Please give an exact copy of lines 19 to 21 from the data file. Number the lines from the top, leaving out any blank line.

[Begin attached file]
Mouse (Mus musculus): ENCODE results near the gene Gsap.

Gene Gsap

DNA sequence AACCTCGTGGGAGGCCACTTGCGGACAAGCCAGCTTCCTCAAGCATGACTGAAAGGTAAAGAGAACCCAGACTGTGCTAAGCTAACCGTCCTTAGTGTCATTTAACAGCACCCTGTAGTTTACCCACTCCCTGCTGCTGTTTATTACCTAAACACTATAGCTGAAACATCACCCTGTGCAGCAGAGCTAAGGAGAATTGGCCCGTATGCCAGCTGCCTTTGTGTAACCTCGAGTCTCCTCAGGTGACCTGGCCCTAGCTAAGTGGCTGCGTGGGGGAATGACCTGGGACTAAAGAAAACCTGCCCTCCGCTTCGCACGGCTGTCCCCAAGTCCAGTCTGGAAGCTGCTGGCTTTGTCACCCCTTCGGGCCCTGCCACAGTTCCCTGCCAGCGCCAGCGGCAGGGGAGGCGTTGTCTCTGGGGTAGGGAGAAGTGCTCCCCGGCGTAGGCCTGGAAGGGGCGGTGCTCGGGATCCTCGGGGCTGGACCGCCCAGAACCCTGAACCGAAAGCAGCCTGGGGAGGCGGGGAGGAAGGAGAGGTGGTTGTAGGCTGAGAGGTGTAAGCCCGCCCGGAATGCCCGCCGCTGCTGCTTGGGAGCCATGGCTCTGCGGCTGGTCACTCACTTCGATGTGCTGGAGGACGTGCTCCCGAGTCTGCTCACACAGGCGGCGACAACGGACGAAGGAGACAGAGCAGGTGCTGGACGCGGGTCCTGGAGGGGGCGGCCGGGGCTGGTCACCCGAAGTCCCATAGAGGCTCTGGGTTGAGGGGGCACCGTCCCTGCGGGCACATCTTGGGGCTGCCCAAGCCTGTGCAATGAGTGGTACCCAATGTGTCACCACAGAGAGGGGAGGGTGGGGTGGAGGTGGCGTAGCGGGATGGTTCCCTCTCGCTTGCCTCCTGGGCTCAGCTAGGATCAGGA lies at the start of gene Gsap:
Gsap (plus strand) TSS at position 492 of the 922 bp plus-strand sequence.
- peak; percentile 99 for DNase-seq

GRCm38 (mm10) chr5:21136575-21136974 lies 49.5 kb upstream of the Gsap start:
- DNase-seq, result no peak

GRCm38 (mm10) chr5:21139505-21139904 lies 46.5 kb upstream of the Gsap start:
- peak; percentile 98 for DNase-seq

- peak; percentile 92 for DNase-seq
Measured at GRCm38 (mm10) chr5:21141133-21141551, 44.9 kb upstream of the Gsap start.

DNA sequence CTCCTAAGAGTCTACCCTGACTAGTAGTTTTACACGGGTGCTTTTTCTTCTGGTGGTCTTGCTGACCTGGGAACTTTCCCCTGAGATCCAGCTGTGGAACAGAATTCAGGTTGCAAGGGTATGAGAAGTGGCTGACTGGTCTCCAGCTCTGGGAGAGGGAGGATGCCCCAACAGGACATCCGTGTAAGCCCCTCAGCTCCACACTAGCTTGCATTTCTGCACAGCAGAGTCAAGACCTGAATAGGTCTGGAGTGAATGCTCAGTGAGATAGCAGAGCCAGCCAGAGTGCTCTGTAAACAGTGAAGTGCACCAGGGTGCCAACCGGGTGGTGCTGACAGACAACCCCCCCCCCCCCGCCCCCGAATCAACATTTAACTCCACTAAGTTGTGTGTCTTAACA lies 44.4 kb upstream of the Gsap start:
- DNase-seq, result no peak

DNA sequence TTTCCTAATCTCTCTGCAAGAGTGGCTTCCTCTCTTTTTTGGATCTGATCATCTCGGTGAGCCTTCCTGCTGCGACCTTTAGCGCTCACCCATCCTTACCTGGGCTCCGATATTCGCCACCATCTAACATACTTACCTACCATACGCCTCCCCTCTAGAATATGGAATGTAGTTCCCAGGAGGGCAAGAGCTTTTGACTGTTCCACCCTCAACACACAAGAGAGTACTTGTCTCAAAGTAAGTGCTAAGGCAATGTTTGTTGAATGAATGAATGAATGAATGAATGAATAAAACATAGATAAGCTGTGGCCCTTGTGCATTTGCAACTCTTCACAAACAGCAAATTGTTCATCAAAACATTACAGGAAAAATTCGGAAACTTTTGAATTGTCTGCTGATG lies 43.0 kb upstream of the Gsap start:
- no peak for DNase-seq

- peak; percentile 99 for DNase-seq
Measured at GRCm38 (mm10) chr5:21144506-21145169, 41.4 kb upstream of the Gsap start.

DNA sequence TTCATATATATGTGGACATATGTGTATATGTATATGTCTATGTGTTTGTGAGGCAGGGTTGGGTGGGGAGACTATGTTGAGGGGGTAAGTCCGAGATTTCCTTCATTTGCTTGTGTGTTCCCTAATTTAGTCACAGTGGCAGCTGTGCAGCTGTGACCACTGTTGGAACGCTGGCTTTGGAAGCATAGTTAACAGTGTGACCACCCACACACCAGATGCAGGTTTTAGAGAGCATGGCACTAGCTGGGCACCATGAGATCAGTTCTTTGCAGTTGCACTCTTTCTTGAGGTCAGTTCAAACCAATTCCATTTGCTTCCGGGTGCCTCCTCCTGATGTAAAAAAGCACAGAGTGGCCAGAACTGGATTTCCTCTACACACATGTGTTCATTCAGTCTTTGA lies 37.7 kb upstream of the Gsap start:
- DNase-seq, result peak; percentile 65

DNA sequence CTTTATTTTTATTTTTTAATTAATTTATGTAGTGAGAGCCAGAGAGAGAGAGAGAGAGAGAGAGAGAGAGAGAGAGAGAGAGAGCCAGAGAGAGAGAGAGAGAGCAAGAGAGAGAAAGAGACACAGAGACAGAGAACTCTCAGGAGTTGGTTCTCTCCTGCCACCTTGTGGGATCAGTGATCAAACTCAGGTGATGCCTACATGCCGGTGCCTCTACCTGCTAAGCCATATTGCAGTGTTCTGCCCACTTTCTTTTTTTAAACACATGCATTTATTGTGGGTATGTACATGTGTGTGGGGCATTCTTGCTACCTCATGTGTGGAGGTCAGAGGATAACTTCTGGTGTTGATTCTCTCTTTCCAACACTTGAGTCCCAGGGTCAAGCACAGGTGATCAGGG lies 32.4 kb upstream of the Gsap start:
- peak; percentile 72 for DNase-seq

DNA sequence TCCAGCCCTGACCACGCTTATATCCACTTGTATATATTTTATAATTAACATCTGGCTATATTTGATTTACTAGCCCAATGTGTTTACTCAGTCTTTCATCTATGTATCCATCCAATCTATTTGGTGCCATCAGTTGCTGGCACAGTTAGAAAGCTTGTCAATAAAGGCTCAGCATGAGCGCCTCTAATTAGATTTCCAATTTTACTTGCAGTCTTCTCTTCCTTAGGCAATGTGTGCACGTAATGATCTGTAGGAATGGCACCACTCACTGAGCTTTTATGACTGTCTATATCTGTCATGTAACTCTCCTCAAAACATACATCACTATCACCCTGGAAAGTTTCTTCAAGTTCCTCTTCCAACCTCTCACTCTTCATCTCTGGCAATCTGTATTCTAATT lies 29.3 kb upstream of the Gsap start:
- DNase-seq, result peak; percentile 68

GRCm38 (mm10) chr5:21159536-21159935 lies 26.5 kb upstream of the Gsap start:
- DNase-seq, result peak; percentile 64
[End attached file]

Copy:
- DNase-seq, result peak; percentile 65

DNA sequence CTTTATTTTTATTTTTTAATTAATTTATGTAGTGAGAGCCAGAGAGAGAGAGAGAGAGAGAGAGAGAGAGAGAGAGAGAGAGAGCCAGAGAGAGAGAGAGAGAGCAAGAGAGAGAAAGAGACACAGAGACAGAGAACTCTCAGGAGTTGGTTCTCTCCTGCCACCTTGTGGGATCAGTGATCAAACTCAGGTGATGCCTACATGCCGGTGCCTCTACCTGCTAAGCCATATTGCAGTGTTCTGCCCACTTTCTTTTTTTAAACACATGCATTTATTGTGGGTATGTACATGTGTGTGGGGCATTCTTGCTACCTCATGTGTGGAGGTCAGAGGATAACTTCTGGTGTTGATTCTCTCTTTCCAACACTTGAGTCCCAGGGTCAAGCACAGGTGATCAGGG lies 32.4 kb upstream of the Gsap start:
- peak; percentile 72 for DNase-seq